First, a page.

Why Getting Older Affects Your Balance

Man Falling On Staircase

Balance is a complicated equilibrium that the body maintains through a combination of sensory cues, your muscles and joints and the vestibular system. As you age and the body’s systems begin to slow down, so do the components that make up your balance. This makes you susceptible to injury, as one in three people over the age of 65 experience a fall every year. Join AIMS Clinic as we run through the ways that aging causes imbalance, and how you can resist it.

Reacting to Your Environment

Being able to take in information from your surroundings and react to it accordingly is an important part of balance, if not everyday life. However, as you age, your ability to process this information lessens. Cognitive ability slows, requiring more focus and subsequently taxing your energy. When more focus is needed to maintain your normal functions, it becomes easier to have a lapse and experience a fall.

Eyesight is also a major component of the sensory information that you use to stay balanced. Vision naturally declines as you get older, which in turn makes it more difficult to stay upright. Your depth perception and peripheral vision may worsen, making it harder to identify and avoid obstacles while you are walking or going down stairs. It is also common for older people to become sensitive to glare, which can distract you or make it hard to see your surroundings.

Keeping Your Footing

Besides the functions in your brain that keep you balanced, your physical traits also play a role. Getting older causes your bones to shrink and become more fragile, and your muscles and joints to get weaker and lose flexibility. The lack of stability can make it harder to catch yourself and have enough strength to stay standing if you take a false step.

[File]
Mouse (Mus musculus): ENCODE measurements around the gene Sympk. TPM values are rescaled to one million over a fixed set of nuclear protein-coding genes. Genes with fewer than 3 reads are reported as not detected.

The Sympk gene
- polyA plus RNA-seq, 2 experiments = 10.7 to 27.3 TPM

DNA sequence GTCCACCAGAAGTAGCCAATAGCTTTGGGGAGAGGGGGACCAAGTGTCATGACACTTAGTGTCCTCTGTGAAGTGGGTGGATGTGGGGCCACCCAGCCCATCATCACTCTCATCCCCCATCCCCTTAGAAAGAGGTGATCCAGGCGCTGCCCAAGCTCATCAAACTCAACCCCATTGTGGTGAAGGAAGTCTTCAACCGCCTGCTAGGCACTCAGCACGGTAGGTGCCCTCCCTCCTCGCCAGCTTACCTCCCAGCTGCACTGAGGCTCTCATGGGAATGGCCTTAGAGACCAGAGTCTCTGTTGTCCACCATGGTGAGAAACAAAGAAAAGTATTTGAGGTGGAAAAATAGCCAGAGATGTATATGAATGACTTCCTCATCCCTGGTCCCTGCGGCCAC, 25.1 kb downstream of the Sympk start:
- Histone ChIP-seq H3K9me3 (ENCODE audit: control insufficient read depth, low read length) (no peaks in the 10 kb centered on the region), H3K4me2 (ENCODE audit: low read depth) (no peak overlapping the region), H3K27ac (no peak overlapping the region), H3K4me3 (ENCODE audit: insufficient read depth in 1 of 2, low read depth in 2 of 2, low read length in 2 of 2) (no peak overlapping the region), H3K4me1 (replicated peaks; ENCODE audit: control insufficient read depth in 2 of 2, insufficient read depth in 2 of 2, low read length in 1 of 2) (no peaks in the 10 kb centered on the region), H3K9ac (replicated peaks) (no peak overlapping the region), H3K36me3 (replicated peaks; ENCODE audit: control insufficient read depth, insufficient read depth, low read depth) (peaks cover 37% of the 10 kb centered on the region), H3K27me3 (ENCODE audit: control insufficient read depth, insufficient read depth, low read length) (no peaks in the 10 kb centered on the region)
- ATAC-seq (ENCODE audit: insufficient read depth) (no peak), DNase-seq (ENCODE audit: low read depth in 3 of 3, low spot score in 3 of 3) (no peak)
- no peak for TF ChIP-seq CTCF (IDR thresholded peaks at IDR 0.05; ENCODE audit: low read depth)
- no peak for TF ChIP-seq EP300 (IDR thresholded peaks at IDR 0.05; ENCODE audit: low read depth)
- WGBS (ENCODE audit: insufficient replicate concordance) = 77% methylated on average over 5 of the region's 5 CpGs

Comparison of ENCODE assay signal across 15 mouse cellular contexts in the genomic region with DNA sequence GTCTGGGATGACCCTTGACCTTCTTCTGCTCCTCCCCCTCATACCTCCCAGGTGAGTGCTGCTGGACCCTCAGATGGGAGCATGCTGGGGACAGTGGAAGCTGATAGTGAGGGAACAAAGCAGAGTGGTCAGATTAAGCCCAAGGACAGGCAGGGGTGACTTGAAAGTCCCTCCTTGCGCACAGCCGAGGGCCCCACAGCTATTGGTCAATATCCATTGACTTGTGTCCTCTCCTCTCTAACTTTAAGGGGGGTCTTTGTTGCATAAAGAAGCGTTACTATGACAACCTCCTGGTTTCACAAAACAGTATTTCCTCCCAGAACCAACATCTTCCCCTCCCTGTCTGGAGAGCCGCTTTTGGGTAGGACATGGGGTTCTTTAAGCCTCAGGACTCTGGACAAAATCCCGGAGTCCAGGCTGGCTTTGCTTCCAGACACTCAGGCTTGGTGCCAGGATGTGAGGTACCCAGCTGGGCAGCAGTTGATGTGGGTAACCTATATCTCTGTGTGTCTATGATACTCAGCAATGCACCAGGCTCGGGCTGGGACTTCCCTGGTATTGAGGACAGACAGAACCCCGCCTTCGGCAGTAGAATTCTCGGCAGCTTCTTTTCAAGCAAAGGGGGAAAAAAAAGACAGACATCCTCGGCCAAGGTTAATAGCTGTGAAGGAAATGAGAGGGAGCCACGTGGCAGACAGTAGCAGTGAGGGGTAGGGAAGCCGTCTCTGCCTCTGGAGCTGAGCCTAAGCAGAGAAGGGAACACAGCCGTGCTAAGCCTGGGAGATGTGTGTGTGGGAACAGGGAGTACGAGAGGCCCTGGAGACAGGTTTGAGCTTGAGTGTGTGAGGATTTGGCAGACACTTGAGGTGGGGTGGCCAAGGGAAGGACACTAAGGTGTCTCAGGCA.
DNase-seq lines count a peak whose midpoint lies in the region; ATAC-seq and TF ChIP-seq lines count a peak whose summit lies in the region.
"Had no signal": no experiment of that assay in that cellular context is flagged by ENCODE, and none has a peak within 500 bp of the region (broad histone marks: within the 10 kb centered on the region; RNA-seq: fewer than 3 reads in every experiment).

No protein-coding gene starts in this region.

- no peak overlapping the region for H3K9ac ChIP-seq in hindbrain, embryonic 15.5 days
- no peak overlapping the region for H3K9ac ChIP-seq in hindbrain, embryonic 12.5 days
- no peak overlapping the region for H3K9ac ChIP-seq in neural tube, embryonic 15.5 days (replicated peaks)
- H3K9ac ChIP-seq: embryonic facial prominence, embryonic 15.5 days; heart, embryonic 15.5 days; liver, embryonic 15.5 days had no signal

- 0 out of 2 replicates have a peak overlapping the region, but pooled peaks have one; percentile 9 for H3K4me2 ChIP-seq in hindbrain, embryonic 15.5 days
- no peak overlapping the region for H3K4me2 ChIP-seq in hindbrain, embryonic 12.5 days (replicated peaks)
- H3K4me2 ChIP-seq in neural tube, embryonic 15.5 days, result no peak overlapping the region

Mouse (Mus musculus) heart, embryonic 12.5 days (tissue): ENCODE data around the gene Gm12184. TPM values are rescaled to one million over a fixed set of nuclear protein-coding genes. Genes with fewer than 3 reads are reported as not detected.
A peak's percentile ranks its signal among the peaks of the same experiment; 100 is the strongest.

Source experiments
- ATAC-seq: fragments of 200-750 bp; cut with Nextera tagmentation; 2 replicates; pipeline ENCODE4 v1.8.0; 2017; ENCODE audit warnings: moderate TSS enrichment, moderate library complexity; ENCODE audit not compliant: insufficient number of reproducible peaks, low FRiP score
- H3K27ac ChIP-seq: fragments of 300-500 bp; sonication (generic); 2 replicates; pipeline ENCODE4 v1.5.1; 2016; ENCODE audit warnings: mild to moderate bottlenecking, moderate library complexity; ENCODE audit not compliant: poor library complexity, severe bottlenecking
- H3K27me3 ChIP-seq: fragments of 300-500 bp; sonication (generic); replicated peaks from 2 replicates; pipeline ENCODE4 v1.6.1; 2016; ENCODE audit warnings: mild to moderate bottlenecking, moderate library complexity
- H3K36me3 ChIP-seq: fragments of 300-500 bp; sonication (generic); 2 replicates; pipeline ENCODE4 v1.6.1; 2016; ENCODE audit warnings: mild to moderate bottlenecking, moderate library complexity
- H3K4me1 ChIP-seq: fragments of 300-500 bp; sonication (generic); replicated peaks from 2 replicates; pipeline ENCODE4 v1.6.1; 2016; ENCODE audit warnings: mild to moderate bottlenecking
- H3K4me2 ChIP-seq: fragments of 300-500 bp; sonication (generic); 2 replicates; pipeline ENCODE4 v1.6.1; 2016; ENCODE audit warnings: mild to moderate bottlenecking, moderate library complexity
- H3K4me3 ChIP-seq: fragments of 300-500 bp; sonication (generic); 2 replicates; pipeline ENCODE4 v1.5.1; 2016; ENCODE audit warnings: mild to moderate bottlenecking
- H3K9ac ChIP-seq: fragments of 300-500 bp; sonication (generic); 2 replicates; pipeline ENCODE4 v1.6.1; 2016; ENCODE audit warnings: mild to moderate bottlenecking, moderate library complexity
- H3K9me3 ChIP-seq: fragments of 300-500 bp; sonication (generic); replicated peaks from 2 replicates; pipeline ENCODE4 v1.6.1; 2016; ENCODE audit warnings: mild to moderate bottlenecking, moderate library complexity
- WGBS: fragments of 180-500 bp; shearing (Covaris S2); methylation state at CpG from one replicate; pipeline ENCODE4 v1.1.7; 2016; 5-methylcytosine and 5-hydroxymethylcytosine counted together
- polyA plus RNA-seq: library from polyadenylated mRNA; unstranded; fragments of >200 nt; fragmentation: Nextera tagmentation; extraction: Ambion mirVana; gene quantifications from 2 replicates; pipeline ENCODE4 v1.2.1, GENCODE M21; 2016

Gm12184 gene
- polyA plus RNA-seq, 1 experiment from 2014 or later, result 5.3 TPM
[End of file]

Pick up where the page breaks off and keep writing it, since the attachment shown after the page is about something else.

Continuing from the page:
Arthritis is a common condition that older people suffer from, and this can also negatively affect your balance, as it makes you more likely to place your feet in the wrong position because you are in pain. This can start a cycle of inactivity, where you become less likely to be active and work your muscles and joints because of the pain or fear of falling, which only quickens the deterioration process.

Going Inside Your Head

The final component of balance is the vestibular system, which involves balance receptors located in your inner ear that detect your movement. The structure of your ear changes as you grow older, which affects the operation of these receptors. This will affect your coordination and make you more susceptible to falls.

Compounding this process are certain medications commonly taken by elderly people that can diminish the effectiveness of the vestibular system. These medications include aspirin, quinine and some diuretics and antibiotics. Because these medications are essential, it’s important to take steps to preserve balance despite their side effects.

Slowing the Process

While your body’s balance may lessen as you age, there are still methods you can use for imbalance treatment. Participating in physical therapy can help strengthen your muscles and maintain flexibility. Exercises like Tai Chi and yoga place an emphasis on balance by having you move in unusual positions, and your physical therapist can advise which is safest and most effective for you. In addition, chiropractic treatment can help improve function and coordination. Supplements, like Vitamin D and calcium, can be utilized as part of a detailed nutritional plan to keep your bones strong. There are plenty of options you can use to maintain your balance, so contact your healthcare provider to see which ones are right for you.

Seek Balance Solutions Today

The best way to keep your sensory, motor and vestibular systems in prime shape is to actively work on them, even before you start to experience poor balance. If you want to learn more, contact us at AIMS Clinic in East Brunswick, New Jersey to schedule an appointment and start your imbalance treatment.

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